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Old May 16th, 2007, 04:39 AM   #1
Join Date: Nov 2006
Location: Las Vegas, Nevada
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Suggestions for indoor lighting setup

My friend and I are filming an instructional dance video next week and are looking into renting lights from a camera / video store in the area ( While waiting for a response from them, I'd like to receive some input from members of the forum as to how we should go about lighting this video.

In the past, we used two 500w halogen worklights bought @ Home Depot to light the lobby of a hotel room / casino area with this kind of effect.

Dancing with the heat of the lights made the process difficult, but despite the lighting being harsh (and in turn producing a harsh effect visually), we managed the heat and the video ended up well compared to past videos where no external lighting was used. For this edition, we'd like to get an effect that is similar to this:

The overall effect we're looking for is softer and/or brighter. This is a picture of where we will be filming:

The couches and tables will be moved out to clear for filming and lights. There are doors next to the set with curtains, so they will be lowered during the filming to prevent glare. The television will also be playing visuals during recording.

Another thing to keep in mind is that we won't be using a high-end prosumer camera. The model is a Panasonic PV-GS19. I'm sure this factors into getting the desired effect somehow (as that screencap was from a commercially sold video). We'd like to get a good idea of how to properly utilize lighting before we start renting these types of camcorders.

For now, we'd like to see what options are available to reach this effect, even if the lights may not be listed on the site. We will adjust which lights we end up renting accordingly to our budget. So, any suggestions in regards to filming / placement are appreciated as well as economic alternatives if possible.


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Old May 16th, 2007, 08:11 AM   #2
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Location: Shenzhen, China
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Use fluorescent lighting and you'll kill two birds with one stone. You said it was too hot with other lights before so that problem would be solved. You also said you wanted a softer look and fluorescent lighting can accomplish this too. Go for daylight tubes of a relatively high CRI (80 or above) and you should be okay. You only need 2900K to 3200K if you're mixing with other conventional lighting or "practical" fixtures like household lighting or lamps.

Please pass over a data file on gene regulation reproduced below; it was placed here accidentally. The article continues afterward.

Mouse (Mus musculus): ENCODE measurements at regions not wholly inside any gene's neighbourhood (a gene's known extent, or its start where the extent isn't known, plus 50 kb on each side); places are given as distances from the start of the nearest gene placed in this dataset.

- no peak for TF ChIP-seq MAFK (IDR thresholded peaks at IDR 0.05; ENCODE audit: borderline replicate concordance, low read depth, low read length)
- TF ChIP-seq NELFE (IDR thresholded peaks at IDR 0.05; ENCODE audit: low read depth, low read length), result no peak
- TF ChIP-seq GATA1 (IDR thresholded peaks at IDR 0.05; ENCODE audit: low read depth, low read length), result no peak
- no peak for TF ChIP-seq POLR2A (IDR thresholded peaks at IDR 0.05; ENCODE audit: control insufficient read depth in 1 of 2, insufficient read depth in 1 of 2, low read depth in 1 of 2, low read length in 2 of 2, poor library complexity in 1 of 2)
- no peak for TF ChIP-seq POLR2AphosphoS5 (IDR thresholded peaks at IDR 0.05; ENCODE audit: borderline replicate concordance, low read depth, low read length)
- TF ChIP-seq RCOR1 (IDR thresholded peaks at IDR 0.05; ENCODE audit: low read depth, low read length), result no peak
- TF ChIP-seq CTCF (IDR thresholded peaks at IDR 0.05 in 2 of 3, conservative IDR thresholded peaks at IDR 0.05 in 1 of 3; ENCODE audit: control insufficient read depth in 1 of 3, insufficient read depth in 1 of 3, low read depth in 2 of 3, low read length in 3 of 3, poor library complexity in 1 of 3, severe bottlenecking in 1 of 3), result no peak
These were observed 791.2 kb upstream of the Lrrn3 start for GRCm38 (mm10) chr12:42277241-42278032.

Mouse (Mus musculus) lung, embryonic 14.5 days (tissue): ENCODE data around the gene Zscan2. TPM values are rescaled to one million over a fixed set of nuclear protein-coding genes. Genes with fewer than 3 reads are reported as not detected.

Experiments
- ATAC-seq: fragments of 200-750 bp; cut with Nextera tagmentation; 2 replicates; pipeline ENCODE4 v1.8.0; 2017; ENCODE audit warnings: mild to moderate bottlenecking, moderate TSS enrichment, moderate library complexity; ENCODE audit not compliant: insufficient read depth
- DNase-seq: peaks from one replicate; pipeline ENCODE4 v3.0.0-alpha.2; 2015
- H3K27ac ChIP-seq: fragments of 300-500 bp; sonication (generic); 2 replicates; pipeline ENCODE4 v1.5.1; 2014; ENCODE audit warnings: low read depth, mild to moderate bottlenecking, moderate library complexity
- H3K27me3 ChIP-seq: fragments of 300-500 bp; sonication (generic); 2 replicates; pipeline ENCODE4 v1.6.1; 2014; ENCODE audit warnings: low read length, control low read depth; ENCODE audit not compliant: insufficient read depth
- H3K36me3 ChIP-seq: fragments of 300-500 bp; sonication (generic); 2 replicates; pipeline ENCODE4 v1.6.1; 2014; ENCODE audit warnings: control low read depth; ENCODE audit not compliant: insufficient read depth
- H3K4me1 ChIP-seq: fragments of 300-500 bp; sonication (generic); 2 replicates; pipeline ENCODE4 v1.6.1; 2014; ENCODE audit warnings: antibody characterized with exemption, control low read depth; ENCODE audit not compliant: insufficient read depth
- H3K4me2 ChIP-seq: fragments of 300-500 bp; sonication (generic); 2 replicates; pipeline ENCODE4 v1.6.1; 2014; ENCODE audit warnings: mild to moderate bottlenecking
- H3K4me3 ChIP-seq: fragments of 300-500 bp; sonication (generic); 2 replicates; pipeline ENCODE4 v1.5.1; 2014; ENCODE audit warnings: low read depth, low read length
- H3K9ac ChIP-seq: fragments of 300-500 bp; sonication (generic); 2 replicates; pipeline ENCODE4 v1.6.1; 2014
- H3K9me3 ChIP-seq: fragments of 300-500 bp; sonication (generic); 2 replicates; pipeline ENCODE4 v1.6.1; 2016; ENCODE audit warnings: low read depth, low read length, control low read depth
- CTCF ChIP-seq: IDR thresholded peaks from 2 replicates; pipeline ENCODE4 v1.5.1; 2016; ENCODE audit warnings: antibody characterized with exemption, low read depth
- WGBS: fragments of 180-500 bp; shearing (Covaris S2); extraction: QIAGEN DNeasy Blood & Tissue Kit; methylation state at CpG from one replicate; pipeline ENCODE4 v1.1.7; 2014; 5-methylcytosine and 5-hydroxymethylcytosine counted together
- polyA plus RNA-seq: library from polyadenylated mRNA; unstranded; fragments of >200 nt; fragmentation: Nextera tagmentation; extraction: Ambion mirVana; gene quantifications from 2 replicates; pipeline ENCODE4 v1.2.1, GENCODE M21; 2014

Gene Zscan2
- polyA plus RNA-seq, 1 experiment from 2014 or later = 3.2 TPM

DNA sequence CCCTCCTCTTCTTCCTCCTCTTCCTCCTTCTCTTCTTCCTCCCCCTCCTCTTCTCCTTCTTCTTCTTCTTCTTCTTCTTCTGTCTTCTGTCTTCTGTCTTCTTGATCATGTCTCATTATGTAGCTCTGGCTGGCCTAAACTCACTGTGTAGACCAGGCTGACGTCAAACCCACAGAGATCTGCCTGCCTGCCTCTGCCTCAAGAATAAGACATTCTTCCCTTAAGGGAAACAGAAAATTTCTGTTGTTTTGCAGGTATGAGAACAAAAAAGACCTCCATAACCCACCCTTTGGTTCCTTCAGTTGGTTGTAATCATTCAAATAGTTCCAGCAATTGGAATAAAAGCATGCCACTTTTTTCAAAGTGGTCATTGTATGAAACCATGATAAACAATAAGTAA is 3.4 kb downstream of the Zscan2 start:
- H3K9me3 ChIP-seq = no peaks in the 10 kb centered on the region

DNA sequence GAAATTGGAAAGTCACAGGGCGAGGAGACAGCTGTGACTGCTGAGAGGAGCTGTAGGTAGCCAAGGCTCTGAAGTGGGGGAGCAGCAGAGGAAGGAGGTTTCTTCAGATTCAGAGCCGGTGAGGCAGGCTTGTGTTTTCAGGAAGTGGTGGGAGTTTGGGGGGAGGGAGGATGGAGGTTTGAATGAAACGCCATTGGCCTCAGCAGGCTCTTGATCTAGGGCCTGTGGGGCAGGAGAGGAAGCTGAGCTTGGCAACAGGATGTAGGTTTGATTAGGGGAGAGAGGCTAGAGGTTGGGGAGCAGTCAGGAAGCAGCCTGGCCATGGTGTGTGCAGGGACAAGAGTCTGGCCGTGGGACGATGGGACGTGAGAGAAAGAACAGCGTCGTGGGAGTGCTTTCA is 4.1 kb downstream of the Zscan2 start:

Richard Andrewski - Cool Lights USA - RED #114
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Old June 4th, 2007, 01:48 PM   #3
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Location: Wurzburg, Germany
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If you can't afford new lights (two fluorescent video lights will be a few hundred bucks at least unless you want to build something yourself) you could diffuse your worklights with either diffusion gels or white sheets - the more distance from the light to the gel/sheet, the more diffusion you will get, but you will also lose more light output (should be ok with 2x500W in a small room).
If you want it still softer, bounce the lights. When the walls and ceiling are white you can just bounce them off the walls and ceiling, if not, or if you want to have better control of the direction, bounce them off a white reflector (white styrofoam insulation boards can do a pretty good job).

Another very important thing you need to change if you want to improve the looks of your footage: don't light from below (like in your first picture). The huge shadows on the back wall are a total no-go!
The further you move your lights up, the less shadows you will get on the wall behind your talents.
By the way, your second picture, supposedly a professional video, isn't that good at all... The main differences to your picture are that the light comes from slightly above (smaller shadows on the back wall), they are a little further away from the back wall (even smaller and less intense shadows on the back wall), the room is all white so it looks more "stylish" and it bounces a lot of light so the overall impression is softer and brighter. They also used a wide angle lens which makes it all look roomier.
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